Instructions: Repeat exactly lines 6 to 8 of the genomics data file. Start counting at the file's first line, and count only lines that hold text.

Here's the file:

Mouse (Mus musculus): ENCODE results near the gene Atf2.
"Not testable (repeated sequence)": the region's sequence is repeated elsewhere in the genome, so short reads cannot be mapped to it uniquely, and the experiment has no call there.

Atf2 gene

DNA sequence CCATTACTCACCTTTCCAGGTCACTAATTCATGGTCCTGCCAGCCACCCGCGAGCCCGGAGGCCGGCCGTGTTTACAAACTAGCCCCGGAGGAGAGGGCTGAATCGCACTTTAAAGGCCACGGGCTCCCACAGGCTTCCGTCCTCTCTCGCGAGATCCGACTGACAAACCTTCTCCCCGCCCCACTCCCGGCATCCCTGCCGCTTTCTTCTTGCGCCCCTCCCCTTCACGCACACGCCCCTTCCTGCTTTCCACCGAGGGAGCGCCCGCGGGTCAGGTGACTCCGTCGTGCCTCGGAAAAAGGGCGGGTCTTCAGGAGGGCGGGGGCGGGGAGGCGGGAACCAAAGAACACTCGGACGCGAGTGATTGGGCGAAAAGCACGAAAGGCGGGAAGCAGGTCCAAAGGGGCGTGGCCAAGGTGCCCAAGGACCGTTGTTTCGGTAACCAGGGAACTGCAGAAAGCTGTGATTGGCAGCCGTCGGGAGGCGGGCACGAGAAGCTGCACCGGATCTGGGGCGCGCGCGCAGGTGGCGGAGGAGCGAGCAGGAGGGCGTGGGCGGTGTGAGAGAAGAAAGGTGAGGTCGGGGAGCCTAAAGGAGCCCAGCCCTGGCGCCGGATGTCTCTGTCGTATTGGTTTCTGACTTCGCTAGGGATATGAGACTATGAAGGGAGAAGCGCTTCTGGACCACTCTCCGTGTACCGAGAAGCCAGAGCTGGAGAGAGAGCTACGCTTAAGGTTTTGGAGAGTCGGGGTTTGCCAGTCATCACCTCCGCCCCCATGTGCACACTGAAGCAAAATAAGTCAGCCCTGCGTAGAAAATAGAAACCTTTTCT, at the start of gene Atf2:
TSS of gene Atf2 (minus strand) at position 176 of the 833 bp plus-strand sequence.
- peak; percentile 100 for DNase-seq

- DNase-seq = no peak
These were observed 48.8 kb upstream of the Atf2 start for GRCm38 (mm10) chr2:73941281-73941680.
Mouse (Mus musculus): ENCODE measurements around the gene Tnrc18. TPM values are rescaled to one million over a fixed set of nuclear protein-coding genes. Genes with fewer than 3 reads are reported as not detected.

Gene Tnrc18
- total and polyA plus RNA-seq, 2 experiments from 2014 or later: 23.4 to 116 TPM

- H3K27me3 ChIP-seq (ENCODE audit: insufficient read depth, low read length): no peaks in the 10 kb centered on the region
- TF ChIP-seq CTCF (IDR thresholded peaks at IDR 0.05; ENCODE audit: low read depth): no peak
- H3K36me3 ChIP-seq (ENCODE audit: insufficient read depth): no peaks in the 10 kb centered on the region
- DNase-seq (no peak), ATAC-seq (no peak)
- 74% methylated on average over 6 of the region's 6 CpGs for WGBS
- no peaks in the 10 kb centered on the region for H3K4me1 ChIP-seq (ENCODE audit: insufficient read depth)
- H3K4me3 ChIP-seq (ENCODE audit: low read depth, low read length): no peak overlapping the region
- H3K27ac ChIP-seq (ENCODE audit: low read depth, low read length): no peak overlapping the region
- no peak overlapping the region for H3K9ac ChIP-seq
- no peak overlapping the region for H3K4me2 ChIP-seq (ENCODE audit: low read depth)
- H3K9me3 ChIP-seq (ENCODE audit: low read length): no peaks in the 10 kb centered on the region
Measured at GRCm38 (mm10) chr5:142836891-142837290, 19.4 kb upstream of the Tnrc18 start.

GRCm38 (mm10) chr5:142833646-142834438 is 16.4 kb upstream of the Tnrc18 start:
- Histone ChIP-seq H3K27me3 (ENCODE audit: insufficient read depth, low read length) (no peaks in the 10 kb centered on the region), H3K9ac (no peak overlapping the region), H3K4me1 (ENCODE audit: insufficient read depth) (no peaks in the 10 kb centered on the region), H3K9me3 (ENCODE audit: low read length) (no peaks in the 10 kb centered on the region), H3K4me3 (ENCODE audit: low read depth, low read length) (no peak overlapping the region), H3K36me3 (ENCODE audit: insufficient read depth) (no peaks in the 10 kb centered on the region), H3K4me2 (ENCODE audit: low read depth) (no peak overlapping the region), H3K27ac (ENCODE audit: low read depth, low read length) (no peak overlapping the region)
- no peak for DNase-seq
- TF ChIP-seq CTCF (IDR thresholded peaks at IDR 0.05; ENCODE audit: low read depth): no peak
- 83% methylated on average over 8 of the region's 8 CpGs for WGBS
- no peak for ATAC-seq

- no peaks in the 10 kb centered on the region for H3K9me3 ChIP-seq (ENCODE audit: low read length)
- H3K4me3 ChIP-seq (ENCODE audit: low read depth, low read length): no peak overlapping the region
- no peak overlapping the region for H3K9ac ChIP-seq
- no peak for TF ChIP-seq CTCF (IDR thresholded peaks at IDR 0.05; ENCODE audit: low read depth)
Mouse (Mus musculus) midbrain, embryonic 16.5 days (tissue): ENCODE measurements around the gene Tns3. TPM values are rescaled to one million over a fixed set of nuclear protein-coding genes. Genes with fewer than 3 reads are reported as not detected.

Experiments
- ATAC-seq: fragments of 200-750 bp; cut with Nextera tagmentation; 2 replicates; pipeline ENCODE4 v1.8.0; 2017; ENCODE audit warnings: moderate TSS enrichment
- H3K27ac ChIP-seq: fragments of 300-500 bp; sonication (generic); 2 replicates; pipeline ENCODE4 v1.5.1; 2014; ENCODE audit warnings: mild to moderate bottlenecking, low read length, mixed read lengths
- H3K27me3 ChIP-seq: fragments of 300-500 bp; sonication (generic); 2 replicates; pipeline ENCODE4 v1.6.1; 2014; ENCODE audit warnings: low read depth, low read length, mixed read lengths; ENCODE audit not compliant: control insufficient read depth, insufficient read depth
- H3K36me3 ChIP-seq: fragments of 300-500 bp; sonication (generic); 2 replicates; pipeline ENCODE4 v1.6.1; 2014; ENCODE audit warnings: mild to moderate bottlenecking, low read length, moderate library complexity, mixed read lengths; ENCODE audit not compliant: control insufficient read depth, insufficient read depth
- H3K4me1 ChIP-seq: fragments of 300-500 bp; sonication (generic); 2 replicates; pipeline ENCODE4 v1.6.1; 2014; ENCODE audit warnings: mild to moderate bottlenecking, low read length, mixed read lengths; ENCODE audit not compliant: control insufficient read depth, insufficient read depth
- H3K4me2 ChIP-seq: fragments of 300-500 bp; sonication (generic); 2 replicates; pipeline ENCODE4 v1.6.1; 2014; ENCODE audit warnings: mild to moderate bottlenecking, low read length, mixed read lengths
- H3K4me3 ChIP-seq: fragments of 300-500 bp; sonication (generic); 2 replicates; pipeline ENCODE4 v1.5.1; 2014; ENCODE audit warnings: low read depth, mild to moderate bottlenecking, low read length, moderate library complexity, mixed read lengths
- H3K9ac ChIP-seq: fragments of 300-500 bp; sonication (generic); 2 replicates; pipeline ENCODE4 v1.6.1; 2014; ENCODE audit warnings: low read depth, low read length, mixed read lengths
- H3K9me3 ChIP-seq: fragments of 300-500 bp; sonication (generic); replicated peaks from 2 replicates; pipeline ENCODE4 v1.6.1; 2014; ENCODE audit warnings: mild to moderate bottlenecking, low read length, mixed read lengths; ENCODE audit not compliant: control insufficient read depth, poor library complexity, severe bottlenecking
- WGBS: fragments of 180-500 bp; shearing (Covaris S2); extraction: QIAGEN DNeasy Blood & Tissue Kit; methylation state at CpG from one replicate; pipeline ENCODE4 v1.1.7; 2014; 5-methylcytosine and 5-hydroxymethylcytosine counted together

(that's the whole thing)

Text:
- peak; percentile 100 for DNase-seq

- DNase-seq = no peak
These were observed 48.8 kb upstream of the Atf2 start for GRCm38 (mm10) chr2:73941281-73941680.